In 1791, President George Washington determined that the survey to establish the boundaries of the ten-mile-square Federal District should begin at Jones Point, south of Alexandria, and should proceed northwestward so as to exclude the Falls Church. The survey was made that summer, and boundary stones were set up at one-mile intervals. The District of Columbia was not organized until 1801, however. The part of Fairfax County ceded by Virginia to federal jurisdiction was then organized as Alexandria County, which included the Town of Alexandria. All of the present Arlington County was located in the original Ten Mile Square of the District of Columbia.
The population of the new county in 1800 was not quite 6,000, of whom some 5,000 lived in the town of Alexandria and only 978 in the rural area. There were 297 slaves in the country part and 875 in the town of Alexandria.
The first bridge across the Potomac was built by the merchants of Georgetown in 1797 near the site of the Falls Warehouse. It was intended to draw the trade of the Leesburg area away from Alexandria to Georgetown. The response of the merchants of Alexandria was the opening of the Leesburg Turnpike (now Leesburg Pike, State Route 7). After the Falls Bridge had been twice carried away by floods, the merchants of Georgetown built there, in 1808, a high chain suspension bridge that was considered a marvel of engineering at that time. So famous was the name Chain Bridge that it has remained the name of the bridge over the Potomac although the chain suspension was replaced by a steel suspension bridge in 1853.
The merchants of Washington had the Long Bridge built in 1808 in the present location of the railroad bridge parallel to the two spans that carry US-1 and I-395. From it, the Columbian Turnpike (Columbia Pike, State Route 244) was built westward to intercept the Leesburg Turnpike and the Little River Turnpike (State Route 236). Another turnpike was built from the Long Bridge to Alexandria; it is now the Jefferson Davis Highway (US-1). In 1809, the Georgetown and Alexandria Turnpike was chartered, crossing Custis family lands; a portion of it is now Arlington Ridge Road.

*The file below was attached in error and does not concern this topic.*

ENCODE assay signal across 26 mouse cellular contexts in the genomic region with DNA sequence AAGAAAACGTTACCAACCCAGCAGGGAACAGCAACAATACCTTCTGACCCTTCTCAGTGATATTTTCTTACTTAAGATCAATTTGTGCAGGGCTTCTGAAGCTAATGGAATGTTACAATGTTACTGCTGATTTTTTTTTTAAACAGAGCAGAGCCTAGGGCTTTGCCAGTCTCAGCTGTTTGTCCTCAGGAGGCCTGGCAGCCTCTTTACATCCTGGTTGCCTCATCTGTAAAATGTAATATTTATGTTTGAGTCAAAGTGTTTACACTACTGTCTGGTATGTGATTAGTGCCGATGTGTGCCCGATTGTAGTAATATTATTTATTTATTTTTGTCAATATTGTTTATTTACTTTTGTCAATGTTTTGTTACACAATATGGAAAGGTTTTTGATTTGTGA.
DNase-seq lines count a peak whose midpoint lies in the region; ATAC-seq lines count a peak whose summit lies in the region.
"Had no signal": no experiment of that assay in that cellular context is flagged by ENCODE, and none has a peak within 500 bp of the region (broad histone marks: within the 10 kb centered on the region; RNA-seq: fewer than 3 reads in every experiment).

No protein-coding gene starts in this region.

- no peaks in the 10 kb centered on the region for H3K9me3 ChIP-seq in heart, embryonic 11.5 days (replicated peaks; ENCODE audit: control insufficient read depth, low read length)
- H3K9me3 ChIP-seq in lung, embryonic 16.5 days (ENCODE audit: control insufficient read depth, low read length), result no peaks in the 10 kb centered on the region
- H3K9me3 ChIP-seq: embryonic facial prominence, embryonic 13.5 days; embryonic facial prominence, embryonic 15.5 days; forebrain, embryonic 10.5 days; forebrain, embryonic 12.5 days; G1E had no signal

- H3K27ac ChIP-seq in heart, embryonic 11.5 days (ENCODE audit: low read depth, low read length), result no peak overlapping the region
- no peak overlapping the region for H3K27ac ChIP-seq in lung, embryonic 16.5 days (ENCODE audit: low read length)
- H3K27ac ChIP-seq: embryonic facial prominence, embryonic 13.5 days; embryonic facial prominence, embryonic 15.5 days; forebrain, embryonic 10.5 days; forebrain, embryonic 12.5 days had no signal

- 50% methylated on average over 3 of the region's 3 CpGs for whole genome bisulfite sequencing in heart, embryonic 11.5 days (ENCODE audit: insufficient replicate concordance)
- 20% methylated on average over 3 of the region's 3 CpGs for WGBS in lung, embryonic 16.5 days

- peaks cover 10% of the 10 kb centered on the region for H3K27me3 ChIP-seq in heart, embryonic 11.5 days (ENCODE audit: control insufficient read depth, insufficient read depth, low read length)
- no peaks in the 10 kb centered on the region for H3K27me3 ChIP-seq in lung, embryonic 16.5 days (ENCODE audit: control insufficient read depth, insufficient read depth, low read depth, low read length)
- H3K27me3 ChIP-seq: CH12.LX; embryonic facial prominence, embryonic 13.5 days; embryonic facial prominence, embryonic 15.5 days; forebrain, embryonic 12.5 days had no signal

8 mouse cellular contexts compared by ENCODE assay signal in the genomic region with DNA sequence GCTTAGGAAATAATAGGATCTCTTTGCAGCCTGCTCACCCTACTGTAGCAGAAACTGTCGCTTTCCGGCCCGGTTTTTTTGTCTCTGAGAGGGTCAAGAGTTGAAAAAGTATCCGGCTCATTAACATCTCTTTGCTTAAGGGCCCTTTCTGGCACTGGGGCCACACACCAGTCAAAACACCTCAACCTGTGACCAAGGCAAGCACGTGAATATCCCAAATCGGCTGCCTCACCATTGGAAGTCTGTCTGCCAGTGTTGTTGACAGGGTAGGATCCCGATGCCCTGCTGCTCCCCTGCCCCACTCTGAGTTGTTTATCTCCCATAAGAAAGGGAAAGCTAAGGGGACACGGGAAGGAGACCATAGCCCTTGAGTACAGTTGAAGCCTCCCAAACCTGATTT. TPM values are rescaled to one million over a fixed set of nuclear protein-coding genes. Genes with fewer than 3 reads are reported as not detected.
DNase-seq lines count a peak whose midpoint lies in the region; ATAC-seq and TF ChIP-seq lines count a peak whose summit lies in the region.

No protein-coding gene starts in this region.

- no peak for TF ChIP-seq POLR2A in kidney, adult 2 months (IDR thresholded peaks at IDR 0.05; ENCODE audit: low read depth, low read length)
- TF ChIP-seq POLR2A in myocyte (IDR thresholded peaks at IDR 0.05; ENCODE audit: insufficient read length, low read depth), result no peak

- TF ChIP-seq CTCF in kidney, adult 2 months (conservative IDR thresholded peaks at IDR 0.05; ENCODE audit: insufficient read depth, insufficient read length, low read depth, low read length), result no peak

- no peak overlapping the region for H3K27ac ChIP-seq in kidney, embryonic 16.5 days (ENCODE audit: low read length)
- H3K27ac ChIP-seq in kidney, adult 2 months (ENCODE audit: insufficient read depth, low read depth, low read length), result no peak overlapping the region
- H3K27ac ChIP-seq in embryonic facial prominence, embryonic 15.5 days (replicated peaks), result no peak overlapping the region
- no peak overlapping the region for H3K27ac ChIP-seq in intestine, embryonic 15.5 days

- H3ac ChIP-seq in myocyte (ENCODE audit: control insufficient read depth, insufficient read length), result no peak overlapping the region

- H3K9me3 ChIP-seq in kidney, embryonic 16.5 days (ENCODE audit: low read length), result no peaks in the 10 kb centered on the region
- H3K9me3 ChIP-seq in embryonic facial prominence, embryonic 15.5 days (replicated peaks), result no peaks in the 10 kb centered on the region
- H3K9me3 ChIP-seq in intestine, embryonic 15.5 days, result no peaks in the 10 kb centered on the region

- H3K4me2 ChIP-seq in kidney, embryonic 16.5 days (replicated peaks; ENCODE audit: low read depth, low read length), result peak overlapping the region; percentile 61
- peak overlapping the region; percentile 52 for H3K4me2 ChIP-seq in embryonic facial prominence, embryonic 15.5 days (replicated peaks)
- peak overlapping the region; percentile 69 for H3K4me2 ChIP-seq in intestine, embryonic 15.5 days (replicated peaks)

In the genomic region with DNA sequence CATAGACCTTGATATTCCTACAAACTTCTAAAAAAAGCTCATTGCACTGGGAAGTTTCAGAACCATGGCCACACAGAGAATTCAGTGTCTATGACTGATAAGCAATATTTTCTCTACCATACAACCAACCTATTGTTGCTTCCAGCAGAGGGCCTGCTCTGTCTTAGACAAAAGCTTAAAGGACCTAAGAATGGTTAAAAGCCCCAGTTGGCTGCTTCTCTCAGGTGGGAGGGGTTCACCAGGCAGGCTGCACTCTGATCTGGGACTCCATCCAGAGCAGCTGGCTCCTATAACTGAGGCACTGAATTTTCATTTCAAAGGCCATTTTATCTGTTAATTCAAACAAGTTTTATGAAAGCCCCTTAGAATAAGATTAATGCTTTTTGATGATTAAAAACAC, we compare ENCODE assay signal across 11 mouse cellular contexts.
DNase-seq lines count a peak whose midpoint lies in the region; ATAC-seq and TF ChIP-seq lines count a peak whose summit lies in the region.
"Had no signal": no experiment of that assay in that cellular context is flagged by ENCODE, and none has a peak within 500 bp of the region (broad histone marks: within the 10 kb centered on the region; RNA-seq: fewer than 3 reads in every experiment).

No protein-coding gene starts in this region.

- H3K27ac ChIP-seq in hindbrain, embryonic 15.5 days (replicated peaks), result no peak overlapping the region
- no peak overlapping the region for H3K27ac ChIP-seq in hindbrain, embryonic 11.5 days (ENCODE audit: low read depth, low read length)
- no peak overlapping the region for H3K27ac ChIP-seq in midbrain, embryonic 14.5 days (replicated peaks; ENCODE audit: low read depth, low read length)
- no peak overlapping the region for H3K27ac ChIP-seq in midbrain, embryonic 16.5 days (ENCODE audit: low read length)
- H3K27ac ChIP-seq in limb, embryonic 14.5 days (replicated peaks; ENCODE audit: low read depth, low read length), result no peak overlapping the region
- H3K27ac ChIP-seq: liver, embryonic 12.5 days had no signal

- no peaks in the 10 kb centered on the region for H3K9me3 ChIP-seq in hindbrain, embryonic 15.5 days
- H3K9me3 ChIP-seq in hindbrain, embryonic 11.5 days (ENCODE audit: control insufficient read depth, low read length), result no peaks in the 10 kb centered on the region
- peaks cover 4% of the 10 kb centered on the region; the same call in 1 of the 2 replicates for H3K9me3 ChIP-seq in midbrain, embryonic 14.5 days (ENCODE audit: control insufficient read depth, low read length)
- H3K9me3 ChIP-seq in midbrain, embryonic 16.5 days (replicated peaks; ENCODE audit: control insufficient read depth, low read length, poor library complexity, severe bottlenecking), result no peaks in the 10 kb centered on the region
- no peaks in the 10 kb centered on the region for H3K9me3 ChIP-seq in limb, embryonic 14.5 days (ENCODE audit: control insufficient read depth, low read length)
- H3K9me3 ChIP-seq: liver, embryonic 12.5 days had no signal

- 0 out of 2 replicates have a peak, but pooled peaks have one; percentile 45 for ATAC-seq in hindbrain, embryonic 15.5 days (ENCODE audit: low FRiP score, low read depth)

Ellicott’s 1793 map showing the Arlington portion of the 10-mile square of the District of Columbia.
Attempts to increase trade with the west prompted various canal projects. In the 18th century, George Washington and other prominent leaders established the Patowmack Canal Company with the hope of drawing trade to Alexandria. Although this project failed, efforts persisted to build a waterway. In 1828 ground was broken for the Chesapeake and Ohio Canal Company. This canal company was established to construct and operate a canal along the north shore of the Potomac from tidewater westward.
The Alexandrians foresaw that this canal would bring the trade of the upper country to Georgetown and Washington; they demanded a terminus at Alexandria. To this end they formed the Alexandria Canal Company and built the Aqueduct Bridge and Alexandria Canal, 1833- 1843. The work proved more costly than had been anticipated; federal support for it was meager. At the same time the Commonwealth of Virginia was engaged in an extensive program of such public works. The Alexandrians appealed to Richmond for help. The obvious answer was that Virginia could not subsidize a canal project in the District of Columbia. The Alexandrians thereupon petitioned Congress for retrocession to Virginia.
Congress was willing, believing that the federal government would never have any need for land and jurisdiction in Alexandria County. In 1846 the County voted in favor of retrocession, and in 1847 the retrocession was accomplished. Instead of returning the area to Fairfax County, Virginia, Alexandria County remained a separate county. At the time of retrocession, the population of Alexandria County was 10,000, of whom 8,700 lived in the town of Alexandria and 1,300 in the rural area.